To see your Analytics on the Apple "Podcasts Connect" site, click here to see how to access them.


How to set up download tracking with Podtrac, Libsyn, Blubrry, or Apple Podcasts

How to get started on Podtrac:

  1. Go to Podtrac's sign-up page for podcast creators to read about the features (or go straight to the podcast registration page).
  2. Fill out the registration page with your personal and podcast information
  3. Click "Add a Show"
  4. Paste your podcast's RSS feed into the field - this will be the URL from your podcast's website or wherever you post your final podcast file. If you are unsure where this URL is on your podcast's website, you can go straight to your Apple Podcasts settings and copy the feed URL you are sending to Apple.
  5. Click on "Add Show" - you've created a Podtrac account. Now, you need to enable the Measurement Service.
  6. From the "Show Info" page, click on "Measurement Service" on the left hand side.
  7. Follow the instructions for adding the "Podcast Prefix" to your new podcast episodes (use #3 on the list). The process for doing this depends on your podcast host - for most people who use Libsyn or Blubrry, the process is as easy as emailing customer support for those services asking that the prefix " http://dts.podtrac.com/redirect.mp3/ " be added to every new episode in your RSS feed.

How to see your statistics on Libsyn:

  1. Login to your Libsyn account.
  2. Click on the "Stats" icon with the bar graph image on your dashboard.
  3. Here you can see the number of unique downloads per episode and the total downloads for your entire podcast across all episodes. You can click CSV/PDF to download a file showing these download numbers.
  4. You can also use the Calendar function to look at downloads received during a particular date range. Set the start and end date, and then hit RUN.

How to see your statistics on Blubrry:

  1. Login to your Blubrry account.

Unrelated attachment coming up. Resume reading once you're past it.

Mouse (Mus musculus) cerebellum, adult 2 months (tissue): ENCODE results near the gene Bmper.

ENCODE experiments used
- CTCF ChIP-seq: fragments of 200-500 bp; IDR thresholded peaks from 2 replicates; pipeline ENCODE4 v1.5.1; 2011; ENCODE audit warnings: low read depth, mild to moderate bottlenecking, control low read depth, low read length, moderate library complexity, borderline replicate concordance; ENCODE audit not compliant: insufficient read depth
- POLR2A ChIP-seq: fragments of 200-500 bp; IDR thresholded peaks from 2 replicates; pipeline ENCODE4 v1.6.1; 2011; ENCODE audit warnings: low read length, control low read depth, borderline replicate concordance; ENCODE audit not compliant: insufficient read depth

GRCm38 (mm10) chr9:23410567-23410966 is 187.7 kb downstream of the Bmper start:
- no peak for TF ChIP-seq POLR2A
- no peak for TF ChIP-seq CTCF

2. Click on the "Podcaster Dashboard".
  3. Click on "Podcast Statistics" on the right hand side of the page. To run printable/PDF reports, you can hi
  4. Here you can see the total number of unique downloads for your podcast. Below is each episode file and the number of downloads that each episode has received. To the left, you can look at downlaods that occured within a particular month (under History), at day-to-day downloads (Trending), by platform and podcast app used, and geographic area.
  5. Note that you can first pick an episode file from the middle of the page and then look at the above statistics for that particular episode alone.
  6. At the top right of the page, you can click Print or PDF to produce a PDF file of the statistics currently on the page. If you select "Export Episodes", Blubrry will create an Excel CSV file of the statistics.

How to see your statistics on Apple's Podcasts Analytics Tool:

  1. Login to your Apple Podcasts Connect account.
  2. Click on the "My Podcasts" drop-down menu and select "Podcast Analytics".
  3. Click on the name of your podcast.
  4. The Overview section shows you how many unique iOS devices have played your podcast, along with the total amount of time listened (across all episodes and devices) and the average time spent per device. Below, it shows how many listeners are subscribed to your podcast through the Podcasts app, as well as episode-level measurement of these same statistics.
  5. If you select "Trends", you can see graphs showing the change over time of these statistics. The most relevant stat here from your podcast-level data is the unique devices listening to your show.
  6. If you select "Episodes", you can see a graph of how much of a particular episode was played by all devices. Where this line chart decreases indicates where listeners stopped the podcast episode.
  7. Back in the Overview section, you can select a date range in the top right of the screen. Unfortunately, Apple hasn't provided a great way to export this data as a PDF or CSV.


For podcast creators, data is key

Tracking your podcast's downloads needn't be overly complicated. Once you've set up your tracking service (or located the statistics on your existing media host), let it run for a few weeks and then download a report of the last four to five episodes of download data. When approaching sponsors, this data will be invaluable for making a strong case for why they should partner with you, and you'll be on your way to making money from your show!

Want to read more guides for podcast creators? Click here to see our other guides.